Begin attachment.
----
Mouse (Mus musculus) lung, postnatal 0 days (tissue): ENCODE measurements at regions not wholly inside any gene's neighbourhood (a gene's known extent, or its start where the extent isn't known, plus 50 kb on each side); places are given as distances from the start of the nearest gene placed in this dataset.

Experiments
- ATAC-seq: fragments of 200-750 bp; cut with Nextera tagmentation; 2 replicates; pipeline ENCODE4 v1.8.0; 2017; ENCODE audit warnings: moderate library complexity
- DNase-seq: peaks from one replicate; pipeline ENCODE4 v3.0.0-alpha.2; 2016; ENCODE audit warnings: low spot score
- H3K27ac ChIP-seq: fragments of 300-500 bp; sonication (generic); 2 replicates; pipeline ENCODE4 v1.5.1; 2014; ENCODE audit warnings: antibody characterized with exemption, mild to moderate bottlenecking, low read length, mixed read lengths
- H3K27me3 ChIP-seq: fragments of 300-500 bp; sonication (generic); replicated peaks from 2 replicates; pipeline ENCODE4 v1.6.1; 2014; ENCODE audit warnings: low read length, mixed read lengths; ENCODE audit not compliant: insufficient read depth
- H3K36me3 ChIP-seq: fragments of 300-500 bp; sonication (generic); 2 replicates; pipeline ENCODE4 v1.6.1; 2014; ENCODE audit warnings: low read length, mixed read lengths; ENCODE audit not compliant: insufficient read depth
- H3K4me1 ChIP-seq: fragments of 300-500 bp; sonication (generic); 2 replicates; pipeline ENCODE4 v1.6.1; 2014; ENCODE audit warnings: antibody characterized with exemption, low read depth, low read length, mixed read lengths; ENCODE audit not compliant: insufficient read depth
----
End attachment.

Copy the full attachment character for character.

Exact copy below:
Mouse (Mus musculus) lung, postnatal 0 days (tissue): ENCODE measurements at regions not wholly inside any gene's neighbourhood (a gene's known extent, or its start where the extent isn't known, plus 50 kb on each side); places are given as distances from the start of the nearest gene placed in this dataset.

Experiments
- ATAC-seq: fragments of 200-750 bp; cut with Nextera tagmentation; 2 replicates; pipeline ENCODE4 v1.8.0; 2017; ENCODE audit warnings: moderate library complexity
- DNase-seq: peaks from one replicate; pipeline ENCODE4 v3.0.0-alpha.2; 2016; ENCODE audit warnings: low spot score
- H3K27ac ChIP-seq: fragments of 300-500 bp; sonication (generic); 2 replicates; pipeline ENCODE4 v1.5.1; 2014; ENCODE audit warnings: antibody characterized with exemption, mild to moderate bottlenecking, low read length, mixed read lengths
- H3K27me3 ChIP-seq: fragments of 300-500 bp; sonication (generic); replicated peaks from 2 replicates; pipeline ENCODE4 v1.6.1; 2014; ENCODE audit warnings: low read length, mixed read lengths; ENCODE audit not compliant: insufficient read depth
- H3K36me3 ChIP-seq: fragments of 300-500 bp; sonication (generic); 2 replicates; pipeline ENCODE4 v1.6.1; 2014; ENCODE audit warnings: low read length, mixed read lengths; ENCODE audit not compliant: insufficient read depth
- H3K4me1 ChIP-seq: fragments of 300-500 bp; sonication (generic); 2 replicates; pipeline ENCODE4 v1.6.1; 2014; ENCODE audit warnings: antibody characterized with exemption, low read depth, low read length, mixed read lengths; ENCODE audit not compliant: insufficient read depth